We eventually carried the remaining chooks back down to the pen and they’ve been locked in ever since. I can’t let them out now until this fox is dealt with, but how to catch a fox?

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The Leaving of Esme

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It’s been a while since my last post and I don’t really know why, except to say that I guess life has intruded.
Since I last wrote, my oldest and dearest chicken Esme, had to be dispatched. She had been failing for some time. Meghan, the ever compassionate and diligent vet, tried but couldn’t figure out what was wrong. Some antibiotics later, some worming solution, isolation in the guinea pig hutch for a few days; none of it worked. I watched when I threw the food scraps to the chooks as Esme pretended to eat, picking up bits but dropping them again. Such was the unusual nature of this avian creature, that even at her sickest, the other chickens never ostracised her.
Usually, at the first sign of illness, before any human could notice, the other chickens will start to pick on the affected chicken, chasing them away from water and food and even violently setting upon them as they did with Sylvia when she was ill. (Although given Sylvia’s bullying tactics I can’t help thinking that was karma).
But no one ever gave Esme any grief. No predator ever took her, even though she free-ranged whenever she wanted, where ever she wanted. What can it be about a chicken that would make other chickens intrinsically respect them?
Esme would escape the confines of the coop and come up to the house and start clucking if I was late taking the scraps down. One afternoon I was so late that she actually came to the back screen door and began banging on it. When I called “Essie!” to her in a sing-song voice, she would shake her head vigorously as though the sound tickled her brain. She was unlike any other chicken.
When Esme disappeared one night when she was very sick, I feared something had finally taken her in her weakened state, and I was sad. But at eleven o’clock the next morning I looked up from my desk to see her pecking about on the lawn as usual. I was astonished, but shouldn’t have been surprised. She had disappeared on many occasions overnight and always turned up. I entertained the vain hope that perhaps she’d made a miraculous recovery, but when I looked again she was sitting in the garden and flies were hovering around her. I knew then that her time had come.
You may think, like my husband, that a chicken should be dispatched with an axe. I could no more end Esme’s life with an axe than I could my dog, Maggie’s and so we set off on Essie’s last journey to the vet.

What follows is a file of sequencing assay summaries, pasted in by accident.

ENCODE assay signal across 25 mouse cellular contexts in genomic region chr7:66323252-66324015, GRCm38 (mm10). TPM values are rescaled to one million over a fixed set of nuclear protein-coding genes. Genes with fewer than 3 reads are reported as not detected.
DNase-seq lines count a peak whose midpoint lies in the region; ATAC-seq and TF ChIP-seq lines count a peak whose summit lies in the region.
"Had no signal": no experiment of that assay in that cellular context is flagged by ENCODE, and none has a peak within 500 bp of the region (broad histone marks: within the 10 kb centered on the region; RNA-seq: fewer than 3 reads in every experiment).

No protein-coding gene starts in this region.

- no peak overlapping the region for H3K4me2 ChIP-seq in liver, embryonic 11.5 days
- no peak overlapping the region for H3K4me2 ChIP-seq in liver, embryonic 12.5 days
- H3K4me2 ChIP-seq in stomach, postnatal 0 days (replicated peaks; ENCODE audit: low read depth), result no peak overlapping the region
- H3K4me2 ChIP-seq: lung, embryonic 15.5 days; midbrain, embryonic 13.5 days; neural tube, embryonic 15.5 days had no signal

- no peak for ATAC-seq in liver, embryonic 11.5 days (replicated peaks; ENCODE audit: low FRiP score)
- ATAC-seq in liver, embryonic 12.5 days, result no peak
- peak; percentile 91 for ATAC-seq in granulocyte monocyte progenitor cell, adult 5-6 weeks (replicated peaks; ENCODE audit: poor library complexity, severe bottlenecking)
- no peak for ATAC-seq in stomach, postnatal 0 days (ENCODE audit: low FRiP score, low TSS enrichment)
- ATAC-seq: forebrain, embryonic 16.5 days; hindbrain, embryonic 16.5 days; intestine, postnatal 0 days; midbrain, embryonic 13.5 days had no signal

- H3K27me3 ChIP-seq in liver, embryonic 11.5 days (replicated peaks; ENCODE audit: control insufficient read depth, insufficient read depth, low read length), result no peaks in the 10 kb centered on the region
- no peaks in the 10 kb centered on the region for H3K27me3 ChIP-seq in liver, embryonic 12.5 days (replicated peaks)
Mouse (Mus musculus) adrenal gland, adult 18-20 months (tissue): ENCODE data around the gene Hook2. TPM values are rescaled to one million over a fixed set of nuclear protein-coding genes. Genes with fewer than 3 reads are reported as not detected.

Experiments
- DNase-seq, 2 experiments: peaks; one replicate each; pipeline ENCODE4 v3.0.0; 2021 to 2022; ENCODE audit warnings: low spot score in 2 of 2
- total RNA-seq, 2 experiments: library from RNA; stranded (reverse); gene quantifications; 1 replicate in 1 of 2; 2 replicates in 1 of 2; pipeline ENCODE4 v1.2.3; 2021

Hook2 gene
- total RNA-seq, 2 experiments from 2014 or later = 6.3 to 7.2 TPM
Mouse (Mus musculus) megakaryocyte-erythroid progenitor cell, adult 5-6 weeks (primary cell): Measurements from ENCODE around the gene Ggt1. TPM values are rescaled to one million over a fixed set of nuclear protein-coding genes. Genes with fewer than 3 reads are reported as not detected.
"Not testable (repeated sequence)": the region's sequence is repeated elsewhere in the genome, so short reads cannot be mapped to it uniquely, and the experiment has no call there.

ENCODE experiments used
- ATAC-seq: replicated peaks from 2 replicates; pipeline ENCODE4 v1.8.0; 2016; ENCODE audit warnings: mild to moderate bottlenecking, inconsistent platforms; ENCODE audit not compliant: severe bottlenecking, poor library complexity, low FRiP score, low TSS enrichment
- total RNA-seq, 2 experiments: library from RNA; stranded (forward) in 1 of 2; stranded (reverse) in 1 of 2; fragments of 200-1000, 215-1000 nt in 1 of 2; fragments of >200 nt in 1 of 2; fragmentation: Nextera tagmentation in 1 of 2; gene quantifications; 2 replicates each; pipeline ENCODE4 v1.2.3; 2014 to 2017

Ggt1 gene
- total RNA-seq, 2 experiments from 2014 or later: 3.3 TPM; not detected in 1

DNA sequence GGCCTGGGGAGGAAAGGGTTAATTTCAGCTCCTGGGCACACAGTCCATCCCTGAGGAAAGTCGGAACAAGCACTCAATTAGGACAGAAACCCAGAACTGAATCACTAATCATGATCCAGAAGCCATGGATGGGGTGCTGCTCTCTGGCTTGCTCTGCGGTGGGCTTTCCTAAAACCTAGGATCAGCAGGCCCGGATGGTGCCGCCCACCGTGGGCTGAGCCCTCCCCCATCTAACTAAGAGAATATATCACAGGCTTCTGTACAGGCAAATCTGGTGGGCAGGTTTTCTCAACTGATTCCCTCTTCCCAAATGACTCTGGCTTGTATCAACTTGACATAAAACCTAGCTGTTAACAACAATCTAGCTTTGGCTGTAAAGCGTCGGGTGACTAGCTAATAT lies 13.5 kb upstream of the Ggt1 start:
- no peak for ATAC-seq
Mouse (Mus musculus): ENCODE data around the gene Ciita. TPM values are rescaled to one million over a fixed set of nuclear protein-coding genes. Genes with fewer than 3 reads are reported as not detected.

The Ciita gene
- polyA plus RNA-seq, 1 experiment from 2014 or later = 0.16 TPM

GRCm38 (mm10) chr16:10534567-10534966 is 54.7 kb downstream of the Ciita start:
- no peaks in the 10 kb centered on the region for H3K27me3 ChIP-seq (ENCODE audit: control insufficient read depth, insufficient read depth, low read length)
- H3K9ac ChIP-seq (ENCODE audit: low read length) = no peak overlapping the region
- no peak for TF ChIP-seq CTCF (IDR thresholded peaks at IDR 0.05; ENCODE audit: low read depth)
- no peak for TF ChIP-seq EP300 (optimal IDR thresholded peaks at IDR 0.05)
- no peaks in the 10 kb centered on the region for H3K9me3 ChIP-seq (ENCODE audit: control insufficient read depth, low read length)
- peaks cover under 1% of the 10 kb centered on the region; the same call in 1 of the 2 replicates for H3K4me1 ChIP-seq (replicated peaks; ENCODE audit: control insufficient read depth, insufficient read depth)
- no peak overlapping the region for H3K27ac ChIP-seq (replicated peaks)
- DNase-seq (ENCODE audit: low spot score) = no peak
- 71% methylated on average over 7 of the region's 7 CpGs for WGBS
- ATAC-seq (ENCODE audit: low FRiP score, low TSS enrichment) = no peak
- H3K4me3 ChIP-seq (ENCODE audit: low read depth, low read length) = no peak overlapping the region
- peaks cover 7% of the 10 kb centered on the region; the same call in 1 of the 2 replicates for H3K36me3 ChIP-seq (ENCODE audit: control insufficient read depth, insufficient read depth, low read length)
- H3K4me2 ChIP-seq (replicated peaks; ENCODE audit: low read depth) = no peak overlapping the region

Meghan looked crestfallen that she had failed to diagnose the problem and could do nothing more to help. I promised her I wasn’t going to fall apart; she said she couldn’t guarantee she wouldn’t. She took me through to the treatment area where she had everything ready to go. I placed Esme on the table. She was so weak now that she couldn’t even sit upright, so I lay her on her side. Meghan slipped a small plastic cone-shaped mask over her little head and let the anaesthetic gas put her to sleep. Esme’s eyes closed and she lay breathing evenly. Meghan then lifted a wing and sought a vein in which to inject the drug that would stop her breathing, unceremoniously called “Lethabarb”. The veins were tiny. Using an insulin syringe and needle, Meghan drew up the green liquid and injected it into the vein. It took a few doses because Esme’s circulation had all but shut down. And then I realised she was no longer breathing.
I left her for Meghan to perform an autopsy for her own and the veterinary students interest, to see what had caused her illness. They would then safely dispose of her. If we tried to bury her on the property she might be dug up by a goanna. Rather gruesome for us, but potentially fatal for the goanna, which would also get a dose of the Lethabarb.
And so Esme, who was in the first ever batch of chickens I bought, before I knew the ways of chickens, and who strangely commanded the respect of her fellow chickens to the end, at the age of 8 years, departed. When I got out of the car on arriving home, I swear I heard her once more. I like to think she was saying goodbye.

PS: She had a diseased liver. We still don’t know why.